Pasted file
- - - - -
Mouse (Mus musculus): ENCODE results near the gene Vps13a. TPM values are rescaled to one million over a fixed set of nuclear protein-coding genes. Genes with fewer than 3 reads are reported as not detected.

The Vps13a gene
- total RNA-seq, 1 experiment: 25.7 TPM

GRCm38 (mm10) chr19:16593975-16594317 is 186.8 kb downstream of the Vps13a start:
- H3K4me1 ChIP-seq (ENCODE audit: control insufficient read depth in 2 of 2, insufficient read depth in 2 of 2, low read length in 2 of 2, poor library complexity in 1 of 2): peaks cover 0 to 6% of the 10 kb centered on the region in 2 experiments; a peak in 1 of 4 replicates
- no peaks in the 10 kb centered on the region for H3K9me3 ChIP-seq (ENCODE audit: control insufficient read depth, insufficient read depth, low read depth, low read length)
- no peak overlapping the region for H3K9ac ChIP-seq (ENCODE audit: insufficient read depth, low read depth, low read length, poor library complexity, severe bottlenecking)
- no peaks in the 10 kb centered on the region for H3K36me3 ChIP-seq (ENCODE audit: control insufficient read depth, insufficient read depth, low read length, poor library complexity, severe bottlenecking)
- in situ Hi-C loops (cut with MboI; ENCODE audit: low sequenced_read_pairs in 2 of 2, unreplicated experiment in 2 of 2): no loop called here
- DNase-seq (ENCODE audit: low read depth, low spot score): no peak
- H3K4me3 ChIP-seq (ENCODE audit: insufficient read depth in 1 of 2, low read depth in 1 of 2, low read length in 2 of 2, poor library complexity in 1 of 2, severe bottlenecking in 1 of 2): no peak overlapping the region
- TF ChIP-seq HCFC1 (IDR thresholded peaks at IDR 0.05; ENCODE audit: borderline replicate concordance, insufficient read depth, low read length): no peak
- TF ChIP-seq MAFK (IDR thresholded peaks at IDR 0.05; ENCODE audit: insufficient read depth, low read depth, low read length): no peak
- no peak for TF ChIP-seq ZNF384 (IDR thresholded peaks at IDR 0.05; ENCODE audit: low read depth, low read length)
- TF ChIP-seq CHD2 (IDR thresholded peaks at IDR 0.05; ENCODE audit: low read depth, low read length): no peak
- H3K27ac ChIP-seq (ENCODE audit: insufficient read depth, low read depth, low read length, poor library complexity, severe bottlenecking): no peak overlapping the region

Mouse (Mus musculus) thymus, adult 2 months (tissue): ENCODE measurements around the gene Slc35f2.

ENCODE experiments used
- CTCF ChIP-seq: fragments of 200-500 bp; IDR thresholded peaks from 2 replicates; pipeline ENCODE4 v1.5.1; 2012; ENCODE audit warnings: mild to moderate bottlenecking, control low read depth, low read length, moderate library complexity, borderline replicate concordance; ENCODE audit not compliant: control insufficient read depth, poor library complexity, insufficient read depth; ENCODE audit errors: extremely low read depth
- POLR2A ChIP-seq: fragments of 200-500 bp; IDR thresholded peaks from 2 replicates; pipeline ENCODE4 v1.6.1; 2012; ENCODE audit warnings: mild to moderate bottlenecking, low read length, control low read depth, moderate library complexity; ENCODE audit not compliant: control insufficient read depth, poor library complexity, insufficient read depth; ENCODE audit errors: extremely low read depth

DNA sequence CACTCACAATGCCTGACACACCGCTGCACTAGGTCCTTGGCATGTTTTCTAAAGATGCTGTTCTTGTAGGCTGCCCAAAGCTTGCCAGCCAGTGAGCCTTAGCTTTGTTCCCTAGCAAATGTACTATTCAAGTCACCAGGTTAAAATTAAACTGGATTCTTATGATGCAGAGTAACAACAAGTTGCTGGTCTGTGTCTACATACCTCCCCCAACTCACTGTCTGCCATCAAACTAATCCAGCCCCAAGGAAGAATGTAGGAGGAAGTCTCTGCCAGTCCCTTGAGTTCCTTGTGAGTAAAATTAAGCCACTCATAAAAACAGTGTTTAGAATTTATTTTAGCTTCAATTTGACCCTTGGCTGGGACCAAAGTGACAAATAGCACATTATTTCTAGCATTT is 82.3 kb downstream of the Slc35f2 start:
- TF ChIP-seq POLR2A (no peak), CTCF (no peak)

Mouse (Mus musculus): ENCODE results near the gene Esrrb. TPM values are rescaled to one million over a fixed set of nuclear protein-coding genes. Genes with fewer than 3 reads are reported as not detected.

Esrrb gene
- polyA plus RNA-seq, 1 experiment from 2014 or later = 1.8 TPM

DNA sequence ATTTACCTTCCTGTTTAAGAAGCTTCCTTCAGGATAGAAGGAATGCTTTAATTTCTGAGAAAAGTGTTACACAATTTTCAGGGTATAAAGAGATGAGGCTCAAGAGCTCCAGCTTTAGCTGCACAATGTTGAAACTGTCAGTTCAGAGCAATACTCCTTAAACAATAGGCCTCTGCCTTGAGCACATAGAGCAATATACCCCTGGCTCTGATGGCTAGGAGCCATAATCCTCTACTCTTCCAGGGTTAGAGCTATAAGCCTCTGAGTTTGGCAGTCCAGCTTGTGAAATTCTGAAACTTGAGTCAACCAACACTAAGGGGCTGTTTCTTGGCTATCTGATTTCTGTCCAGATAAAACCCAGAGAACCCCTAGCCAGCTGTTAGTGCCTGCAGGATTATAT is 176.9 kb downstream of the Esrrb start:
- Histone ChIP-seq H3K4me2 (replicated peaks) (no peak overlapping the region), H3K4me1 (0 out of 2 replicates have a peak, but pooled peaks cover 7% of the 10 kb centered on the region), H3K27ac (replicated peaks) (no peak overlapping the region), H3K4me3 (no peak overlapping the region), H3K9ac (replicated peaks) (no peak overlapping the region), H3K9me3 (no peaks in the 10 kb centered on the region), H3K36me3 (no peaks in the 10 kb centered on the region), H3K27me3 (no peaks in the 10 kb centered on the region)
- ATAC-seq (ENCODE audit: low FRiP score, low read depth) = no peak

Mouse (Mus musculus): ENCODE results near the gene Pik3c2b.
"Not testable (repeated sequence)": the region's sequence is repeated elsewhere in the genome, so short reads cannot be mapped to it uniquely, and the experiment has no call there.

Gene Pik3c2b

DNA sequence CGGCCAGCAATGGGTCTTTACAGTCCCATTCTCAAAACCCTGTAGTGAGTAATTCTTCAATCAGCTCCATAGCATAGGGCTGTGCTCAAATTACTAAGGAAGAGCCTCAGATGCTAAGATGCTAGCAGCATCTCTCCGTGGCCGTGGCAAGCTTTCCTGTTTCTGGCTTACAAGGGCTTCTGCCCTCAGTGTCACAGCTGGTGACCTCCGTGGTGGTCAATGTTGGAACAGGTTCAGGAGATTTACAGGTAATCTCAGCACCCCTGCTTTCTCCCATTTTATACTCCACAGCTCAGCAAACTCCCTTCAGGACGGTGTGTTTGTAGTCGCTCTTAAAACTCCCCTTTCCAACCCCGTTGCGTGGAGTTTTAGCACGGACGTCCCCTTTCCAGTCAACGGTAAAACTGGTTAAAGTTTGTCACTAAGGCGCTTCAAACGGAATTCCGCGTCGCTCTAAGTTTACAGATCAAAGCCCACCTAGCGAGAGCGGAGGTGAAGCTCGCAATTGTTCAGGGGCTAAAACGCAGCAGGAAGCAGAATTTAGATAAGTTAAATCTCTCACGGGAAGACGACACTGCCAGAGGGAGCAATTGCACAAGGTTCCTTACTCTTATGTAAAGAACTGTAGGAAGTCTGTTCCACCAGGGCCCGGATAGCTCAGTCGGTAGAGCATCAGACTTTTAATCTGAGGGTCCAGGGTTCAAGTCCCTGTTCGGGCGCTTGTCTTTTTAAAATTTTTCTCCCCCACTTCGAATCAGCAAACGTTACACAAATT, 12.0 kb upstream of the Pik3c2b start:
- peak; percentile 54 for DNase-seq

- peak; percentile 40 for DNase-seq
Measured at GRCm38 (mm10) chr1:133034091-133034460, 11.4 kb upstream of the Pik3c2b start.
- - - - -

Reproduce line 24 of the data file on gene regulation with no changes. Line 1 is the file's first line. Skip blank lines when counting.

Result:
Esrrb gene